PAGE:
INDIANAPOLIS — Here he came, easing through the restaurant door because easing is the best he can do, heading toward a wicker chair that for a healthy man would have been five paces away.
The trouble is, he is 85 years old, and the confident stride that used to be his trademark has given way to a shuffle. He leaned on a walker, his eyes fixed on that chair like it was the checkered flag in the California 500. Getting there was his only goal.
This was Bobby Unser arriving for lunch. He groaned as he settled into his seat. The groan told you that everything hurt more than it was supposed to.
“My back is junk,” he said, pointing out the worst of his problems.
There was a time when Unser was the fastest thing on four wheels. Now it takes six legs — his own pair, plus the four on the walker — just to get him through a crowded dining room. Wherever he goes, the Ghost of Crashes Past rides with him.
“The truth,” he said, “is that I’m worn out.”
The record books paint him as a winner, not a crasher. Three times, Unser won the Indianapolis 500. In 1968 and ’74, he was king of USAC’s Championship Trail. He won from coast to coast in sprint cars, beat A.J. Foyt and Cale Yarborough to an IROC title, and conquered 13 Pikes Peak Int’l Hill Climbs. That’s a lot of glory.
But if you race long enough, you’re going to run into a few things. Unser has ridden out countless wrecks, including a handful that should have killed him. One city alone — Phoenix — tried to snuff him three times.
In 1965, rescuers were stunned to find him in one piece after his Indy car submarined the Phoenix Int’l Raceway guardrail. In 1973, a brutal crash at the same track snapped his Eagle in two and the compression of his belts broke “all my ribs.” The ribs pained him so badly that doctors missed his cracked neck and fractured feet.
But his worst Phoenix experience came across town at the Manzanita Speedway dirt track, where a sprint car tumble knocked him silly. The nearest emergency room, in a tough part of town, was full of “Saturday-night guys from the knife fights.”
Awaiting treatment, he faded in and out of consciousness. When a friend insisted that Bobby needed help, a smartass nurse declared, “Ah, don’t worry about it. He’s gonna die anyway.”
So Phoenix was tough on him. Throw in all the “lesser” crashes elsewhere, and you understand why Bobby Unser creaks like the “Wizard of Oz” Tin Man.
It is the same, sadly, for so many aging racers. Jack Hewitt used to beat sprint cars into submission; now he’s 68, and a heavy limp and bum arm are reminders that those sprinters beat him, too. Johnny Rutherford won the Indy 500 three times between 1974 and ’80, but he hasn’t been able to straighten his right arm since 1966, when he flipped out of Ohio’s Eldora Speedway.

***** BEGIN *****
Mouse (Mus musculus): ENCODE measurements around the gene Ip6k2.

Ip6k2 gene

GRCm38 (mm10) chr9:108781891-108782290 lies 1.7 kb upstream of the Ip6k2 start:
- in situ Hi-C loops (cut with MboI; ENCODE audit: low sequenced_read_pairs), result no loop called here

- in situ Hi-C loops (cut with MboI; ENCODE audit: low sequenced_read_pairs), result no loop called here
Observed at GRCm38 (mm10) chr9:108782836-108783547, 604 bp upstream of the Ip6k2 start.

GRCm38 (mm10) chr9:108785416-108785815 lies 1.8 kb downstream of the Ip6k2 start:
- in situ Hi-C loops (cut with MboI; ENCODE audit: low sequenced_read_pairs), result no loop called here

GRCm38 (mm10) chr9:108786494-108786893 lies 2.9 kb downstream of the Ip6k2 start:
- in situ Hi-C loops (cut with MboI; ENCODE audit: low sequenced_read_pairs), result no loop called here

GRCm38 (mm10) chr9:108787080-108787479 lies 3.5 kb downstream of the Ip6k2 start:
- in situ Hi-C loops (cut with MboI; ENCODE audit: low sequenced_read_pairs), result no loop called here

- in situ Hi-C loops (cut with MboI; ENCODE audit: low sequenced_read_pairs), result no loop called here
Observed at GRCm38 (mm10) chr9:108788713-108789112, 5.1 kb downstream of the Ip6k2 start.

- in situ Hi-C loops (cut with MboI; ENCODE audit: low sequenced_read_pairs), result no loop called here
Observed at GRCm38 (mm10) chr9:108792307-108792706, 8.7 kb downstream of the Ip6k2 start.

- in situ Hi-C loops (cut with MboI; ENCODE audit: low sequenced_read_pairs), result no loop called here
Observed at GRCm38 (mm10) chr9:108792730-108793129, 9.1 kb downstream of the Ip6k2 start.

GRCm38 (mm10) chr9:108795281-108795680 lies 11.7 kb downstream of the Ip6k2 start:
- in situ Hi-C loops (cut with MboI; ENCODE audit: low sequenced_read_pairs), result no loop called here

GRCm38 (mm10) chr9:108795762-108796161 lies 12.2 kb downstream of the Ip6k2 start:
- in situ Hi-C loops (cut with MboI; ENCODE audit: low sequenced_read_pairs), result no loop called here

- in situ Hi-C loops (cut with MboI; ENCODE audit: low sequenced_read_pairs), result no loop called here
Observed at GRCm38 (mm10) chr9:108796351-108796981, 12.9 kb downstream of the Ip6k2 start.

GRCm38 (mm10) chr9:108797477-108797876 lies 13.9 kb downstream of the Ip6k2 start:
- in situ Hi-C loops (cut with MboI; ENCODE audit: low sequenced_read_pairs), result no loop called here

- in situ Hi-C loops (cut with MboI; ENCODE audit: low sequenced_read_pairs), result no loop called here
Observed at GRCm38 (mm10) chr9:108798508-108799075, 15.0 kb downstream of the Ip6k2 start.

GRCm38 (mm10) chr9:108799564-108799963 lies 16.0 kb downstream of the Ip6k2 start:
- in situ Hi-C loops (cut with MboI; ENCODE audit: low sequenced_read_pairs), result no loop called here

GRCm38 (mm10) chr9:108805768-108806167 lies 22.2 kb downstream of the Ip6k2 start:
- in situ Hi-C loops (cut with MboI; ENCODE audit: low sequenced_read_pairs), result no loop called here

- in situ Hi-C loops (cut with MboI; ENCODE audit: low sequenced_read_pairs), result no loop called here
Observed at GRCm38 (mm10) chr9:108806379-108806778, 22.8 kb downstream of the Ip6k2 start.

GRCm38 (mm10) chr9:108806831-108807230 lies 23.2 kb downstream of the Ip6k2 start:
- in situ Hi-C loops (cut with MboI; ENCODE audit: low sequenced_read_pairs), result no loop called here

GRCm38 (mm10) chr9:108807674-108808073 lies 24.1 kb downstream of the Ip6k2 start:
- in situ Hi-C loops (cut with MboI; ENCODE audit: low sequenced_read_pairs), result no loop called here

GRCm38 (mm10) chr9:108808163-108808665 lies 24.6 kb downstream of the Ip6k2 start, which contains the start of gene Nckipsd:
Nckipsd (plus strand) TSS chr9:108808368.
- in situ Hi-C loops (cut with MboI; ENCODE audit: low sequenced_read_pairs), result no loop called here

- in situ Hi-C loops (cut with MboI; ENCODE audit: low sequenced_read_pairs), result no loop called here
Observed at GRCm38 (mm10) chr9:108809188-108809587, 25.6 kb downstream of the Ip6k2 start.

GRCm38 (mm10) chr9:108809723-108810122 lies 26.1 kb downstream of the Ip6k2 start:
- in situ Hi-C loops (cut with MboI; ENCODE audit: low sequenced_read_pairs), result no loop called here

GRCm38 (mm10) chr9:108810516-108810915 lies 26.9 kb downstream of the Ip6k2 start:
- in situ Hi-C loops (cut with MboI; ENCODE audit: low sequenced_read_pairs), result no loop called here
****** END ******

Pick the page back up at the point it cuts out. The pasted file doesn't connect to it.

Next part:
Thirty-one years after the NASCAR Cup Series crash that ended his career, Bobby Allison knows all about the mystery of head injuries; one minute he dazzles you with his recall, and in the next he struggles to move words from brain to tongue.
Bugs Stevens, a three-time NASCAR modified champ, recently underwent a vertebroplasty, a procedure in which doctors injected medical cement into unstable vertebrae, hoping to ease his everyday suffering. And Foyt is a living museum for rebuilt joints, mended bones and scar tissue.
I know a hundred other retired racers with bad hips, crooked shoulders, trick knees and shaky memories. To quote Paul Newman quoting Bette Davis, “Gettin’ old ain’t for sissies.”
I tell you all that as a prelude to telling you this: Every now and then, I find myself complaining that the ethics that once governed race-driving have crumbled. In every branch of the sport, aggression is sky-high. In dirt-track sprints and midgets, every slide job seems more ruthless than the one before; in pavement stock cars, bump-and-run passes have given way to crude shoves.
It comes down to safety: Today’s drivers have better helmets, better seats, better restraints and better fire gear than the warriors before them. When things go wrong, they even hit better barriers.
It’s harder than ever for a racer to hurt himself and many of them drive accordingly. And as on-track behavior deteriorates, grouches like me moan that racing has become “too safe.”
Our point is that if injury — or at least the threat of injury — was more commonplace, we’d see cleaner, more precise driving.
But there’s a flip side to that argument and it shows up in the physical struggles of men who raced when every green flag came with the very real possibility of hospital time. One day, discussing his souvenir aches, Foyt said, “These golden years aren’t what they’re supposed to be.”
Yes, I get angry at the carelessness I see in a lot of fast kids. But I like thinking that most of them will still walk straight when they turn 70.
I don’t think Bobby Unser would trade his three Indianapolis wins for anything. But I do believe he’d surrender a few from Trenton, Milwaukee or Michigan if it meant he could stroll in, smiling, for tomorrow’s noonday meal.